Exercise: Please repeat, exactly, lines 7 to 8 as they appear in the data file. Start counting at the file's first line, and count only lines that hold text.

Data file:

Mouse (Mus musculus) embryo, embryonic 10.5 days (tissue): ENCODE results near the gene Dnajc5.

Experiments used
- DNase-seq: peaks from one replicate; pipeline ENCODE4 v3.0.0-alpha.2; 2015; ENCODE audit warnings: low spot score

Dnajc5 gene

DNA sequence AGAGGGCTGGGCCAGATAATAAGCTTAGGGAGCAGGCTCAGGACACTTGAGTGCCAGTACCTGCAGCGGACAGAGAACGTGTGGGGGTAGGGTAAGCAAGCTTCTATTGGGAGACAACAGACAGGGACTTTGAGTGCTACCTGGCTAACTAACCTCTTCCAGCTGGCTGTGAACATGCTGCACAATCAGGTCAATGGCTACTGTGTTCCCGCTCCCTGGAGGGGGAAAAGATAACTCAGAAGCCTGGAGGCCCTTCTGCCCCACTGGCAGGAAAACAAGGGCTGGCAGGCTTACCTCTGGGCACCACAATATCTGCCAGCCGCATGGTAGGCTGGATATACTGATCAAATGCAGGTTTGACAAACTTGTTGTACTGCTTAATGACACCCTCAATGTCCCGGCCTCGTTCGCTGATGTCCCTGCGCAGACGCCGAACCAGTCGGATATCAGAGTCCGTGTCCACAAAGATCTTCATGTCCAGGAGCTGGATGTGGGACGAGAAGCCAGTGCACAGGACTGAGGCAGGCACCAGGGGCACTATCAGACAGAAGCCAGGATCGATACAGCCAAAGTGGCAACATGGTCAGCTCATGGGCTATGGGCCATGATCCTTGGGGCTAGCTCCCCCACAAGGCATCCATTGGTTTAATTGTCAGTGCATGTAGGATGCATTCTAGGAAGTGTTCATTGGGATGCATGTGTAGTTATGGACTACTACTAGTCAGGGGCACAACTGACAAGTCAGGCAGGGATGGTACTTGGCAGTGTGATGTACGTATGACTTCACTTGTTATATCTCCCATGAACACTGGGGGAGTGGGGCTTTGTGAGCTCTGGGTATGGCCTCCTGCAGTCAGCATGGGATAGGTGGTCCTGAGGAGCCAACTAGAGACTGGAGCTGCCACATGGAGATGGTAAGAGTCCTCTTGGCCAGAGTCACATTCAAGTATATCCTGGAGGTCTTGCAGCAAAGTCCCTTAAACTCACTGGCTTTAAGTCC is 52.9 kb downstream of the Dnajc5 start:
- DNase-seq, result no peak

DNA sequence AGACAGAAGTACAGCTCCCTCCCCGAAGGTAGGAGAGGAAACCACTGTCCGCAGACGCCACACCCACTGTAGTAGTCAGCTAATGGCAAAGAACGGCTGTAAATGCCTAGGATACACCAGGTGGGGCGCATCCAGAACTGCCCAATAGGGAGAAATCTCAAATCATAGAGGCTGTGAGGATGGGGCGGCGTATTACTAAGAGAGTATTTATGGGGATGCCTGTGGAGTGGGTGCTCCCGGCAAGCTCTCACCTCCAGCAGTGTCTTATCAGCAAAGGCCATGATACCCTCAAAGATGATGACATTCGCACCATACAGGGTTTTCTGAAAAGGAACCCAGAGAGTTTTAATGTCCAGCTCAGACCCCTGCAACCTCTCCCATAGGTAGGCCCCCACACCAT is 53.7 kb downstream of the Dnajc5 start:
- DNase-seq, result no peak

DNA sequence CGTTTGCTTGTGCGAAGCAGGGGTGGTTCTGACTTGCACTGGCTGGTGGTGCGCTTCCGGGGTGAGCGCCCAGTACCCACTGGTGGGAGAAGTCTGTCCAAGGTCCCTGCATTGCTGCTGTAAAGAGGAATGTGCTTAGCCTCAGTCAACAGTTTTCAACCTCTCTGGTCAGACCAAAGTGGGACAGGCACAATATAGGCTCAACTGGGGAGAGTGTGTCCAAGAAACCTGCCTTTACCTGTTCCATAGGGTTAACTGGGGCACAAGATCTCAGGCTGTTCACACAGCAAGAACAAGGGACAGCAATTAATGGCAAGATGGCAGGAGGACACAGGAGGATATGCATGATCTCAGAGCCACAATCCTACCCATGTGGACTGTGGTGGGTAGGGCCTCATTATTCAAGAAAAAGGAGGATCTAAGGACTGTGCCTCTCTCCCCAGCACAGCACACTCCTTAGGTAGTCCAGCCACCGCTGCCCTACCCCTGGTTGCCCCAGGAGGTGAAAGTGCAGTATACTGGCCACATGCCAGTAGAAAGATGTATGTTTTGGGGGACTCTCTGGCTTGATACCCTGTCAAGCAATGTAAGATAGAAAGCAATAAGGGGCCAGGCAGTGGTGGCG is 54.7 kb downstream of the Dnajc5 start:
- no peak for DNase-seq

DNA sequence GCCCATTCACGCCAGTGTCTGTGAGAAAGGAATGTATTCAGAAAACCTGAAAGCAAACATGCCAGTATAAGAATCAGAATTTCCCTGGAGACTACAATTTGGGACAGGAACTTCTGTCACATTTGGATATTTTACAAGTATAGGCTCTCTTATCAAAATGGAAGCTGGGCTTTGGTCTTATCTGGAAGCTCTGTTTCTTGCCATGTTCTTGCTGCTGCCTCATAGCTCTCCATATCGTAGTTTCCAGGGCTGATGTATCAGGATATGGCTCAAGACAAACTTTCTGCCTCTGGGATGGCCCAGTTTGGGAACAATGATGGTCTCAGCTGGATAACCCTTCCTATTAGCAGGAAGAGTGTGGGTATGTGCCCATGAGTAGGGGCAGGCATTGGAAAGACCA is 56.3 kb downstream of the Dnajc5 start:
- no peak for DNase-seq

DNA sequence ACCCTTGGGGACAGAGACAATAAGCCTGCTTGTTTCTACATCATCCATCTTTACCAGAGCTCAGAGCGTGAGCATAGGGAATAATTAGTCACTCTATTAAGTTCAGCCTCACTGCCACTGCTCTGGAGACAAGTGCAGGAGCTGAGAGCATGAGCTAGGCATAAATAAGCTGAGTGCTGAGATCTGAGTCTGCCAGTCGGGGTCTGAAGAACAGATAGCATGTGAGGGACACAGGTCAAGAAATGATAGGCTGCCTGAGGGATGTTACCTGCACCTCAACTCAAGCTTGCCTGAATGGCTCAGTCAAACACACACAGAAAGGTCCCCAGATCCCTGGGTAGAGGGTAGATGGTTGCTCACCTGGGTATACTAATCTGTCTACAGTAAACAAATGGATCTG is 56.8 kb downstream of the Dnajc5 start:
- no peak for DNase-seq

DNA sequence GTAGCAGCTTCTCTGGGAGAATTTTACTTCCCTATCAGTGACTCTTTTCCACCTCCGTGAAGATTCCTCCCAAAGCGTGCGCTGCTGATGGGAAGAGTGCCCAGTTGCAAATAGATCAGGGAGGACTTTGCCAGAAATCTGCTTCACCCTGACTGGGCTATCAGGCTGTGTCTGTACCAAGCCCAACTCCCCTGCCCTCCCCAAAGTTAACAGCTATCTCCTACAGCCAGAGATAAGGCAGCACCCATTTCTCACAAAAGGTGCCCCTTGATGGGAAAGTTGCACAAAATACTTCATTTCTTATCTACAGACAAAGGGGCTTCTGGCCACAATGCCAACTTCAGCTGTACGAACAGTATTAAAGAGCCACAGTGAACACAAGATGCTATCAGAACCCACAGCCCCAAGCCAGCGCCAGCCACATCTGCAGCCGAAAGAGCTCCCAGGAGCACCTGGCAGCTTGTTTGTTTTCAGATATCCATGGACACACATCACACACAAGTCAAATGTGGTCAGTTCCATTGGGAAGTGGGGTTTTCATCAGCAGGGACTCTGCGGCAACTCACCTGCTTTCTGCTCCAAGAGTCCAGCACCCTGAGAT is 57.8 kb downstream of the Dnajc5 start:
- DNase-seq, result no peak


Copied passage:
DNA sequence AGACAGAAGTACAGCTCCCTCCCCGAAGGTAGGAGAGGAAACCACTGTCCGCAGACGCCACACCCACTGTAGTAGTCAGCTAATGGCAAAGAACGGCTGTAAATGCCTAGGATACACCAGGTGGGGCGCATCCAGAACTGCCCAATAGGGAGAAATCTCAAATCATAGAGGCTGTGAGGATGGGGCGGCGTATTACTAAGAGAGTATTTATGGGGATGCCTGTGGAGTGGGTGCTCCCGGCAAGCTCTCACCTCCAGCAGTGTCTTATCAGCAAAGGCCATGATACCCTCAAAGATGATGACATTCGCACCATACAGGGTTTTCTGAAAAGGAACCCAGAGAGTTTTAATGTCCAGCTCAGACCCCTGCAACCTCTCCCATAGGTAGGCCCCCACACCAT is 53.7 kb downstream of the Dnajc5 start:
- DNase-seq, result no peak